The Oregon Health Authority has announced that it has issued the first three licenses for facilitators in its psilocybin program, who will help patients receive therapy through the use of the psychedelic found in mushrooms.
In a statement Tuesday, the state said it issued licenses to David Naftalin, Alexander Polvi and Jeanette Small, who will work within the regulatory framework outlined under the Oregon Psilocybin Services Act, which voters passed by referendum in 2020 and which is now taking effect after two years of rulemaking.
"We want to congratulate the first facilitators to be licensed in Oregon," Oregon Psilocybin Services Section Manager Angie Allbee said in the statement. "As your work in providing non-directive psilocybin services takes shape, we thank you for your dedication to client safety and access as we move closer to opening service centers."
Psilocybin, like cannabis, is considered a Schedule 1 substance in the federal Controlled Substances Act, and according to the statement, administration sessions can only happen at licensed service centers.
The facilitators' role is to be present with clients in preparation sessions, administration sessions and integration sessions, and take a "non-directive" approach to the services, meaning that facilitators support clients without directing their experience, according to the OPS website.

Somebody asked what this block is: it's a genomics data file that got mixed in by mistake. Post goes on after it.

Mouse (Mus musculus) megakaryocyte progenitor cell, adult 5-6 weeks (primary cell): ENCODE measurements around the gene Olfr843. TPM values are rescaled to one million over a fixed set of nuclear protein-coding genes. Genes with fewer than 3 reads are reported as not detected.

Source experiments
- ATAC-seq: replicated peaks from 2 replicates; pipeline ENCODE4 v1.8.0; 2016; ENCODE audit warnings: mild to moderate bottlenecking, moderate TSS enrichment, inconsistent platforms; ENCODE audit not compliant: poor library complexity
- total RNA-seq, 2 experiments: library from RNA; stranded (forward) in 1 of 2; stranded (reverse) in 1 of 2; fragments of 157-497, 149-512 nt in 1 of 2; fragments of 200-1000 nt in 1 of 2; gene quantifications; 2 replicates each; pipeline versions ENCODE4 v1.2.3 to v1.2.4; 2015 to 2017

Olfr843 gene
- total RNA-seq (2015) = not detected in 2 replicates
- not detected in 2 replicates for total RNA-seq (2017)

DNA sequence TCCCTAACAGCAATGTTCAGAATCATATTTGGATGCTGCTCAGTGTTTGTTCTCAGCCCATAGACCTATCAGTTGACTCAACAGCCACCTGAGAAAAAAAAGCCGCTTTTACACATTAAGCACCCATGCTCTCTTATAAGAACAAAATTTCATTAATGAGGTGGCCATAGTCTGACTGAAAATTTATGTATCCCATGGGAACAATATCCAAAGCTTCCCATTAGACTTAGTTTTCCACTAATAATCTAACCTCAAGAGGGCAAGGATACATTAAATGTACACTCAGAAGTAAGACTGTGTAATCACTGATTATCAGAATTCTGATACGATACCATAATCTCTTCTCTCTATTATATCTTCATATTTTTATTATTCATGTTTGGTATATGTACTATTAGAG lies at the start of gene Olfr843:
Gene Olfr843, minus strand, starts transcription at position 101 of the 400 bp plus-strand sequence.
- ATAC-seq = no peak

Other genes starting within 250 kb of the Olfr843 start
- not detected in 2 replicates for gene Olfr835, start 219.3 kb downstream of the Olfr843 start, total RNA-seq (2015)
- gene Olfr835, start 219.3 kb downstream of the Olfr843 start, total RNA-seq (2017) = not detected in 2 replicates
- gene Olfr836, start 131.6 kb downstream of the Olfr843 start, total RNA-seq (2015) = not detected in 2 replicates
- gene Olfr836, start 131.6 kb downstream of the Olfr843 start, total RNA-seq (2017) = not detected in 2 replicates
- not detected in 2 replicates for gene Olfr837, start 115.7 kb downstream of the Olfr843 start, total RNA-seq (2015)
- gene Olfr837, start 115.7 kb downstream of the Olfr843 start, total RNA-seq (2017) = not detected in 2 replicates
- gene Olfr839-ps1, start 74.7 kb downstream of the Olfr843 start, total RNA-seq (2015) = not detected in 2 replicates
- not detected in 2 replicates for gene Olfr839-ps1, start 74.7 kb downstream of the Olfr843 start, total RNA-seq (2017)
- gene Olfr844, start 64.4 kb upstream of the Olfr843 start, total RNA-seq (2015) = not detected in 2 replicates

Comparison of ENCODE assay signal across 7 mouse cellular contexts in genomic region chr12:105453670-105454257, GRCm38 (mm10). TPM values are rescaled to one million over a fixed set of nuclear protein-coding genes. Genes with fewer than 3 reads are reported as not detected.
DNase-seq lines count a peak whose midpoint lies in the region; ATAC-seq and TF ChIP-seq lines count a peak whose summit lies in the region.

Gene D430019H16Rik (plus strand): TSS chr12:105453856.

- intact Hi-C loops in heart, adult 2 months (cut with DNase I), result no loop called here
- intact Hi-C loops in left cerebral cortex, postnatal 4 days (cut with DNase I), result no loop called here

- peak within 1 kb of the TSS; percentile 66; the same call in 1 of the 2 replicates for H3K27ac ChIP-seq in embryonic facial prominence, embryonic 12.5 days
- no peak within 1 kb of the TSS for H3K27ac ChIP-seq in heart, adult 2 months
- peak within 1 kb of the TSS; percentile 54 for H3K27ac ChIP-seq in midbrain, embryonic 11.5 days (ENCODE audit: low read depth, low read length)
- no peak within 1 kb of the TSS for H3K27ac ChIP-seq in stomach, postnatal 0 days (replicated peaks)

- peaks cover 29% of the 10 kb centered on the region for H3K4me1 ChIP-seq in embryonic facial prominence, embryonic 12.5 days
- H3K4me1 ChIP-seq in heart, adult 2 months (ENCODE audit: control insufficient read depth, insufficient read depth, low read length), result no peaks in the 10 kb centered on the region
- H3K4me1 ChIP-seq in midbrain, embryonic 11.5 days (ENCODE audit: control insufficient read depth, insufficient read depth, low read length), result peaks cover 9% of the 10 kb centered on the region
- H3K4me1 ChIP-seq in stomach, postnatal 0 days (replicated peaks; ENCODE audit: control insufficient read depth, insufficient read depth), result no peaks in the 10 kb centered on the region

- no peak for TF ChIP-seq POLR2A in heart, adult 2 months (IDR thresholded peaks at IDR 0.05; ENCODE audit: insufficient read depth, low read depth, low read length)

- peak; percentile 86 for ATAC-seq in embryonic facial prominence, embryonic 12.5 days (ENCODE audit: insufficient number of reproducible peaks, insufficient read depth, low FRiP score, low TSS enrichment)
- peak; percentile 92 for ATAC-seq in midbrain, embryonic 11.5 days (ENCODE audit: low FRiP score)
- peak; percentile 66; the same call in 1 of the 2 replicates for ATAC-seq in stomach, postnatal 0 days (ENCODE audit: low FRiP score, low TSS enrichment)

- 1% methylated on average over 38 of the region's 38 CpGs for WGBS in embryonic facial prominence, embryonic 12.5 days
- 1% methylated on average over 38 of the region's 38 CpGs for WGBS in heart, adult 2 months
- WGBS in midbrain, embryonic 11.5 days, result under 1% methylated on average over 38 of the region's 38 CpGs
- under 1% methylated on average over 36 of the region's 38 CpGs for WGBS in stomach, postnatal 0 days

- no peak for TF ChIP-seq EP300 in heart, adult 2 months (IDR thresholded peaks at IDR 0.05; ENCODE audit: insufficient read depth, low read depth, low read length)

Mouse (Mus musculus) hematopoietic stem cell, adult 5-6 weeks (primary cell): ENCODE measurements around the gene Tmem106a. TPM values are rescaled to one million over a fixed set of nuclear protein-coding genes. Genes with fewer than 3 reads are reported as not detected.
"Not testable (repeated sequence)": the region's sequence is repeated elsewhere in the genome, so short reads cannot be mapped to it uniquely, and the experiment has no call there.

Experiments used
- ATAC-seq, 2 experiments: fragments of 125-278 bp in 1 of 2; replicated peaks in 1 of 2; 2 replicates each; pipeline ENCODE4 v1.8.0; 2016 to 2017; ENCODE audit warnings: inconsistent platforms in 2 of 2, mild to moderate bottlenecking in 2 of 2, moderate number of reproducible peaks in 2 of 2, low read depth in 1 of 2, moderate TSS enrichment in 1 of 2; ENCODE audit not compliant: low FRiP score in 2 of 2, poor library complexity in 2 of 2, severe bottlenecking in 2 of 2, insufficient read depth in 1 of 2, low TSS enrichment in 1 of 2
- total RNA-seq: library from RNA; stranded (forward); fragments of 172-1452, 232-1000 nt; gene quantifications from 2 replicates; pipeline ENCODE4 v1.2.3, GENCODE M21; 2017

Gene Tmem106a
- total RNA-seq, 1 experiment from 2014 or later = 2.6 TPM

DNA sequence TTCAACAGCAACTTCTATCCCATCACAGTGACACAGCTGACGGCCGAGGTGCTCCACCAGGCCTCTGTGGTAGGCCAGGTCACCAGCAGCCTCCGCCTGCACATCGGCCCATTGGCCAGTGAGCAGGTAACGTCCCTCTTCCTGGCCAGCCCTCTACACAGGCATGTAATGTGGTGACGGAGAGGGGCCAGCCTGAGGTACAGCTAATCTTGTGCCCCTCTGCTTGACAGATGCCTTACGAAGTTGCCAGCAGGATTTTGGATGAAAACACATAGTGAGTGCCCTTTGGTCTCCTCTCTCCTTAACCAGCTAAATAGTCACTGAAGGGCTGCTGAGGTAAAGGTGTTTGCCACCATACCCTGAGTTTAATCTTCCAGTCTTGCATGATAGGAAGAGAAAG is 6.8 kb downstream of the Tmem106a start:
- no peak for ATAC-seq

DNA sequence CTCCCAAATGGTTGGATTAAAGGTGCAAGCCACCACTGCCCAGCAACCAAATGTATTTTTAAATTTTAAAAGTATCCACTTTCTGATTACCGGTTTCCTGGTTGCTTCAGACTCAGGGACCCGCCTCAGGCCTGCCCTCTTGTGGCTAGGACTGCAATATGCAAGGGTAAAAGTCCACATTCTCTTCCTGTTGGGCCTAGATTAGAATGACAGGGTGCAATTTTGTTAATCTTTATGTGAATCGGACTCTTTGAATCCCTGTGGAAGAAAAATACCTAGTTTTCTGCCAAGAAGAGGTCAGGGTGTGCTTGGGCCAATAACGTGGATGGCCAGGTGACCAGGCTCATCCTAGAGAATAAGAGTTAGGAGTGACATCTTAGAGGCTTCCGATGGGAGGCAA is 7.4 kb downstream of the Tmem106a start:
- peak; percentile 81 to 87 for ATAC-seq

According to the statement, service centers provide psilocybin products made and tested by licensed manufacturers and labs, and there are currently two manufacturers in the state with licenses to produce psilocybin.
The state said it anticipates issuing licenses to laboratory and service center applicants in the coming months.
Representatives for the state could not immediately be reached for comment Wednesday.
Oregon is one of two states to have decriminalized psilocybin with a referendum, with 53% of Colorado voters approving a bill to decriminalize plant- and fungi-based psychedelics late last year.
The Colorado referendum, called the Natural Medicine Health Act of 2022, goes further than Oregon's by decriminalizing the use and possession of mushroom-derived psilocybin and psilocin; DMT, an alkaloid found in many plants; the root-derived psychedelic ibogaine; and the cactus-derived mescaline, not including mescaline derived from the peyote cactus.
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